Who am I – The Buddha’s Teachings on No-Self


There is no independent, permanent, unchanging “I” or “You” or “Ven. Chuan Guan”, but our existence in the various roles that we play.  That exist.

No One Role Defines Us

Given conditions, “you” exist, and as a son or daughter wrt to your parents, as a niece or newphew to your uncle and aunts, as a friend to your peers, as a colleague at work, etc. These roles collectively is who you are, yet none of it totally define you.

Sometimes we forget and overemphasis one over the other, or totally neglect this or that role. Other times, we forget to stop playing certain roles even when that role is no longer needed or relevant.  It is almost like the music that continues to play in our mind even when we stop listening to it. We continue to play some roles even when the conditions and situations have changed. Read More …

Photos ~ A Snap of the Past

A friend recently ask me why I would want photos that do not contain myself in it.  That got me thinking.  Yes, why?

At its simplest, photos provide a visual snapshot of a time from the past.  It allows us to relive those moments and remember the events, the places, the conversations, and most importantly the people.  It reminds us of the good times, … and the very good times.  We seldom bring out our cameras or snap a heated argument with our mobiles.  Maybe we should.  Should we?

Sometimes, hidden beneath the smiles and laughter in the photo is a tinge of sadness or unhappiness that only the persons would know.  Photos don’t lie, but they can’t tell as well.  Looking at these photos may bring a smile as we look back at our own silliness or our ‘old self’ and wonder why we were so upset or happy then or it may rekindle old feelings that we have long forgotten and thought gone, but like an old friend, now stirs our heart.

Taking a peek into yesteryears, it may also reminds us of how the people in the photos have changed.  How we and others are not the same persons anymore.  We have changed.  We will change.  We are changing.  We may long to be back in the “good ol’days”.  It seems like every generation will look back to their youths and pin for these years long gone and scorn at the youths of present days and wonder what went wrong.  And these same very youths will do the same in future, perhaps with holographic immersive videos or cerebral implants instead of printed photos or our tablets and phones.

With digital photos, those moments are forever preserved and locked away, not to be lost, until we wish to reminiscent over days past, or when you accidentally chance upon them while clearing up old archive folders.  Like the photo albums of past, we usually stash them aside until the Chinese new year or when a relative visits.  With digital photos, we are no longer limited to the 16 or 32 shots per reel, each photo of the hundreds and thousands we snap each year, does it make each of them less valuable?

Speaking of value, if you have to choose between “seeing a person frequently or everyday and not have any photos of that person” vs “seeing a person occasionally and have some photos”, what would you choose?  How about not getting to see that person again but to have as much photos of that person?  With videos?  If photos and videos capture the moments shared with a person, albeit less than ideal, then do they serve as a substitute in their absence?  Or do they serve as a surrogate being, an extension of that person?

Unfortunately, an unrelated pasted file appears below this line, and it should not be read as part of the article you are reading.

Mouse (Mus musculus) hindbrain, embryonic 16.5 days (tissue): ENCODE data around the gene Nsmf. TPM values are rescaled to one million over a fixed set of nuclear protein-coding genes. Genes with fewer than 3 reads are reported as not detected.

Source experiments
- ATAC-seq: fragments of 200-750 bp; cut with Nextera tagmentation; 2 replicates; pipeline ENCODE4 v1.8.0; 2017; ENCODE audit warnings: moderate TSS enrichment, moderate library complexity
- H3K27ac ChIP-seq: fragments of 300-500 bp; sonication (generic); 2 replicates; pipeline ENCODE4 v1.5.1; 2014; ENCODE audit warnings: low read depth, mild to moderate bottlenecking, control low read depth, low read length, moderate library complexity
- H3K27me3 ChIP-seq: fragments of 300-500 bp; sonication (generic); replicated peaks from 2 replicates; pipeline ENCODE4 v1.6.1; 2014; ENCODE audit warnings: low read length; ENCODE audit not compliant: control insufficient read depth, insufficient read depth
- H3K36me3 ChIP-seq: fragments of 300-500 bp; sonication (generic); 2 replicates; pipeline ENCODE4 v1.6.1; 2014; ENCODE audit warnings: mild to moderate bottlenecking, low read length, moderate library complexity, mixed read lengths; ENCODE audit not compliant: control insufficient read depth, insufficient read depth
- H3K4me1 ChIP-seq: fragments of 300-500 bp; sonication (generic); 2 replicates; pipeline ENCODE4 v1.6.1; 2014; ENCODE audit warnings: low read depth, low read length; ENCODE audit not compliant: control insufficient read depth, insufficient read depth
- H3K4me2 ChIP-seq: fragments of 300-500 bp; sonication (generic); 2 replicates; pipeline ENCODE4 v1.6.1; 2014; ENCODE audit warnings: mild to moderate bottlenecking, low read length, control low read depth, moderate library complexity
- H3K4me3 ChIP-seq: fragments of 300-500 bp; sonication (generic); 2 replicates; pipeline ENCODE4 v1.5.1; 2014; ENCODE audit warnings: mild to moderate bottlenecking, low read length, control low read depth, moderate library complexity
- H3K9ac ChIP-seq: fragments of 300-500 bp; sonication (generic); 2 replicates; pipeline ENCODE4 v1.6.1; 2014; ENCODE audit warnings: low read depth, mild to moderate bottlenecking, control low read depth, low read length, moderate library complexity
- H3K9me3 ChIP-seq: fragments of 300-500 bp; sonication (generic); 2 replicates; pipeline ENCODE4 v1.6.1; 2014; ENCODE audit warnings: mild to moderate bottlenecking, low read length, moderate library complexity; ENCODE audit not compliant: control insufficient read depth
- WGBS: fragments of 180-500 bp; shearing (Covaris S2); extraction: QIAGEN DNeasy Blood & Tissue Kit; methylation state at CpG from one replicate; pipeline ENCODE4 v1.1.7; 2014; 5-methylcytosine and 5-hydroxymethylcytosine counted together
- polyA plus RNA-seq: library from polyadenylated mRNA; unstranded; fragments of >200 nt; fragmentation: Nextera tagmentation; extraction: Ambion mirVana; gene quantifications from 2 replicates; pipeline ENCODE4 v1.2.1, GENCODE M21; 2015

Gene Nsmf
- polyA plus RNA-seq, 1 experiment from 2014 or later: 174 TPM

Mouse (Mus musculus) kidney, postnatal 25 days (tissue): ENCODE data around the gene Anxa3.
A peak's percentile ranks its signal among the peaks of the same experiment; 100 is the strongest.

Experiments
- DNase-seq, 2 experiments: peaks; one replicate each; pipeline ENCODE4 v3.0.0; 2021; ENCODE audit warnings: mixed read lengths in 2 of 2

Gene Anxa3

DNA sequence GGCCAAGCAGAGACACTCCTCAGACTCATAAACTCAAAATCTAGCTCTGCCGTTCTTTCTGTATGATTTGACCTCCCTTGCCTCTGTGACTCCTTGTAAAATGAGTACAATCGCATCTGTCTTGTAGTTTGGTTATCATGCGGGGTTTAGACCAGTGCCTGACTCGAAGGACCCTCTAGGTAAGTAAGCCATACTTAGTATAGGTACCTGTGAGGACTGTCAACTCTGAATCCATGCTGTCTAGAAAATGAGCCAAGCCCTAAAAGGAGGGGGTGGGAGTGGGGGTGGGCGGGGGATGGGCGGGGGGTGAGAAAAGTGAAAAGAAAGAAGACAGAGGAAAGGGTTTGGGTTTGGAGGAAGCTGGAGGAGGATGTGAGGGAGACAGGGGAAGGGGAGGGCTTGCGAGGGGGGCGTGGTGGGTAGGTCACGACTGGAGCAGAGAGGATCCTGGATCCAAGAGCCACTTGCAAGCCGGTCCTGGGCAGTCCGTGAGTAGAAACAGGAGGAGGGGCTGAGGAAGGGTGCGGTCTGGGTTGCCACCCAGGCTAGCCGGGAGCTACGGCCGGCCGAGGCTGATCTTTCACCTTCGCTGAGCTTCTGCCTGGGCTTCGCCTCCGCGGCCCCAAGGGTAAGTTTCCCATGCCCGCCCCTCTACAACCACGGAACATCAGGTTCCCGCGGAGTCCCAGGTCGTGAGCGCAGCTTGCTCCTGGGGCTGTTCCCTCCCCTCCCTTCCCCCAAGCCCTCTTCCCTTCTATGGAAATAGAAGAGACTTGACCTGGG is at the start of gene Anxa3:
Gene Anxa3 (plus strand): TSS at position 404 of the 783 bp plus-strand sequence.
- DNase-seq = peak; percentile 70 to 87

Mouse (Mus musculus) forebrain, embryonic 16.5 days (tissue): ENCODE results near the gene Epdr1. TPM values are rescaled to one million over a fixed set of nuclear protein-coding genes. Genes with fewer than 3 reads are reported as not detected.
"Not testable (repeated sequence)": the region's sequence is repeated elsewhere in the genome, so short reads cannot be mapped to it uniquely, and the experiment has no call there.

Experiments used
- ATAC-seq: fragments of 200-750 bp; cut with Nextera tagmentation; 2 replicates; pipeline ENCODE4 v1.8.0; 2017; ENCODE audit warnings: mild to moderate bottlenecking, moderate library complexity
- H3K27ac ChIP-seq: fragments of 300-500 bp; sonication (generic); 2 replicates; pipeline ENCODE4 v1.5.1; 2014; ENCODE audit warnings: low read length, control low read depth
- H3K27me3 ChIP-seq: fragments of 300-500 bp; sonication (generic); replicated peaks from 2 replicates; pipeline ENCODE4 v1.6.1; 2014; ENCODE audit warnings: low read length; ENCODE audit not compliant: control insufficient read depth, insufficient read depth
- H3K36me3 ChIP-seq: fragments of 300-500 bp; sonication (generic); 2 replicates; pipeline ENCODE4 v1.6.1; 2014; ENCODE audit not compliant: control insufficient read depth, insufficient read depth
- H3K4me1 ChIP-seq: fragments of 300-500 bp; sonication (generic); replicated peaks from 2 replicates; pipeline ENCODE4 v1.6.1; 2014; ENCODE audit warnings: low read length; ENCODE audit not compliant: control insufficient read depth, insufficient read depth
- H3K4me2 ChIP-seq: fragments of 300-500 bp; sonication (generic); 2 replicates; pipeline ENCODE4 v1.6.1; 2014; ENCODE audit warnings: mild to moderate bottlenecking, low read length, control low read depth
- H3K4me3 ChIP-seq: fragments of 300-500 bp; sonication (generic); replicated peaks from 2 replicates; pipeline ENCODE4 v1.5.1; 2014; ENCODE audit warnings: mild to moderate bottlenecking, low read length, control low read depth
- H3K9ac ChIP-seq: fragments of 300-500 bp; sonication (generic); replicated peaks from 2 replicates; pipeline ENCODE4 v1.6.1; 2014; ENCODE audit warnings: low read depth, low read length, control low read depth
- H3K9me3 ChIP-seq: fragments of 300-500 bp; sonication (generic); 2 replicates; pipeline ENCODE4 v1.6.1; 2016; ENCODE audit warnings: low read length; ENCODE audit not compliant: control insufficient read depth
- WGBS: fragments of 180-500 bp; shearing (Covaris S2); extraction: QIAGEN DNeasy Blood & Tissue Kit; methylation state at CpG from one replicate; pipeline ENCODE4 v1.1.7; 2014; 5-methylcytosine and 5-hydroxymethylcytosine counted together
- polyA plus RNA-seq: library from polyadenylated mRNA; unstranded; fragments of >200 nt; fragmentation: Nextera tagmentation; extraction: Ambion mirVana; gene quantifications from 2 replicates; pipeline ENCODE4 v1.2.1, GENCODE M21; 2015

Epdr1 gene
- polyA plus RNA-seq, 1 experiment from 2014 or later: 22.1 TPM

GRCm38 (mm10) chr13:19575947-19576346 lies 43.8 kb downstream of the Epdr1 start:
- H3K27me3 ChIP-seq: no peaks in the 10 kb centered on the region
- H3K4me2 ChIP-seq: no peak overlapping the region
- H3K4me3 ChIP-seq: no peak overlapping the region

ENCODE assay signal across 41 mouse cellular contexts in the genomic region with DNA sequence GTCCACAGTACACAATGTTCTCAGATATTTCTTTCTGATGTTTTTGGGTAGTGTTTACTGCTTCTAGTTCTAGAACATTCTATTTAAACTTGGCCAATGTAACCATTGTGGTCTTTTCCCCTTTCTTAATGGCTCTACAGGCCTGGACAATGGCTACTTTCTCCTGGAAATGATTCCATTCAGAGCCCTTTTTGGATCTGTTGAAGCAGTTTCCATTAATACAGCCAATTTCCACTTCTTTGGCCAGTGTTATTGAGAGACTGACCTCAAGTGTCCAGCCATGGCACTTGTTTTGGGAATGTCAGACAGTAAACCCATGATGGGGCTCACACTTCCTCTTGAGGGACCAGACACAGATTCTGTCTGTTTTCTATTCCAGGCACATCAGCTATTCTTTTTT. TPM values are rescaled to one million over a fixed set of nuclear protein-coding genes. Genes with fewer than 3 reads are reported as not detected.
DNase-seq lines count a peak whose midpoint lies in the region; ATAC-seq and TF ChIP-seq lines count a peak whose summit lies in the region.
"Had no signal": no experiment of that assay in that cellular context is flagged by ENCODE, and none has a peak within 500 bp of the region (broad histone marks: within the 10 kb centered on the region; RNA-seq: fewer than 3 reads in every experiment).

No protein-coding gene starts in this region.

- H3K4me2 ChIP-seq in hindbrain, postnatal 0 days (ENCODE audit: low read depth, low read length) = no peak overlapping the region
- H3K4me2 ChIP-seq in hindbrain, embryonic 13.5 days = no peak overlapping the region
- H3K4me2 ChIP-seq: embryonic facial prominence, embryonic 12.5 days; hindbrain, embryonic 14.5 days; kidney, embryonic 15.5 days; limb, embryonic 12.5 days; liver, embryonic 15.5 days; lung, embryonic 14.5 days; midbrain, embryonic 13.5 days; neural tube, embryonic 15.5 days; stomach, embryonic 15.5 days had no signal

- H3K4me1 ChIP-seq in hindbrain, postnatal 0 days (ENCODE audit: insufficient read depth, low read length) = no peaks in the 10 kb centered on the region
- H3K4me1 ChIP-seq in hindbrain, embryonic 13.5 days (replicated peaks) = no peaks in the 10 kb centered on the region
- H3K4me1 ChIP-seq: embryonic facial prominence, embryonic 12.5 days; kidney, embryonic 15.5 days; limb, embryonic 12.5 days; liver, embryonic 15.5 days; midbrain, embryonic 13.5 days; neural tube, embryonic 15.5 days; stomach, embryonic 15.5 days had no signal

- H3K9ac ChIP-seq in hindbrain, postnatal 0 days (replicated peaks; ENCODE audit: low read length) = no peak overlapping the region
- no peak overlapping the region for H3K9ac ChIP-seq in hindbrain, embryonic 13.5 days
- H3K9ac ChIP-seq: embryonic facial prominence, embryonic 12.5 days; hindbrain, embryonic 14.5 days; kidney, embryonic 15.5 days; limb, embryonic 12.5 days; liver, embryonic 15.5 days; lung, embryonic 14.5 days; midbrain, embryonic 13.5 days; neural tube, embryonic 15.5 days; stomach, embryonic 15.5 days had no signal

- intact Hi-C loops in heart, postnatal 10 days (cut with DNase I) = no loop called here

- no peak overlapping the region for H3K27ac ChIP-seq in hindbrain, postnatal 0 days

Perhaps it is the knowledge that we would one day not be able to see one another, that we try feebly to capture as many moments as we can, so that when a person who is special to us is gone, separated from us, we can still have them, have their ‘presence’, even if it is a
less than perfect replacement.  This holding on to of one another, wishing for it to last, perhaps just one more day?  Is that all it is, our powerless struggle against the tides of change, grasping helplessly onto wisp of memories of fond time past?

From the earliest archaelogical findings of cave paintings, humanity has tried to capture what we experience.  Regardless of their intentions and hopes, no matter how fruitless the outcome, it has served to give us, tens of hundreds and thousands of years and centuries later, a peer into the days gone by.  We may interpret Leonardo da Vinci’s Mona Lisa as a self-portrait or a drawing of his love-interest, and be totally wrong, or we may see “The Scream” and think that it is his rendering of the scream of innocence lost, while scientists would tell you that it is an artistic expression of the volcanic eruption of Krakatoa, one which split up an island, covered many regions with ashes and caused a drop in global temperature by 1.2 deg C.

We may never quite know what went through the minds of all those artists, but to those who were there, it is perhaps an affirmation that yes, it did happen.  That like the bisons hunted by early man, the thoughts and emotions in artists did exist as well, even if only in their minds and hearts.  When we take a picture today, does it not affirm in us, and even more so to others, that yes, we were there.  Photos do not lie.  And so with photos showing our hands on the Great Wall of China, our presence has somehow become cemented in history.  We were there, and we have photos to prove.  No one shall deny us of that.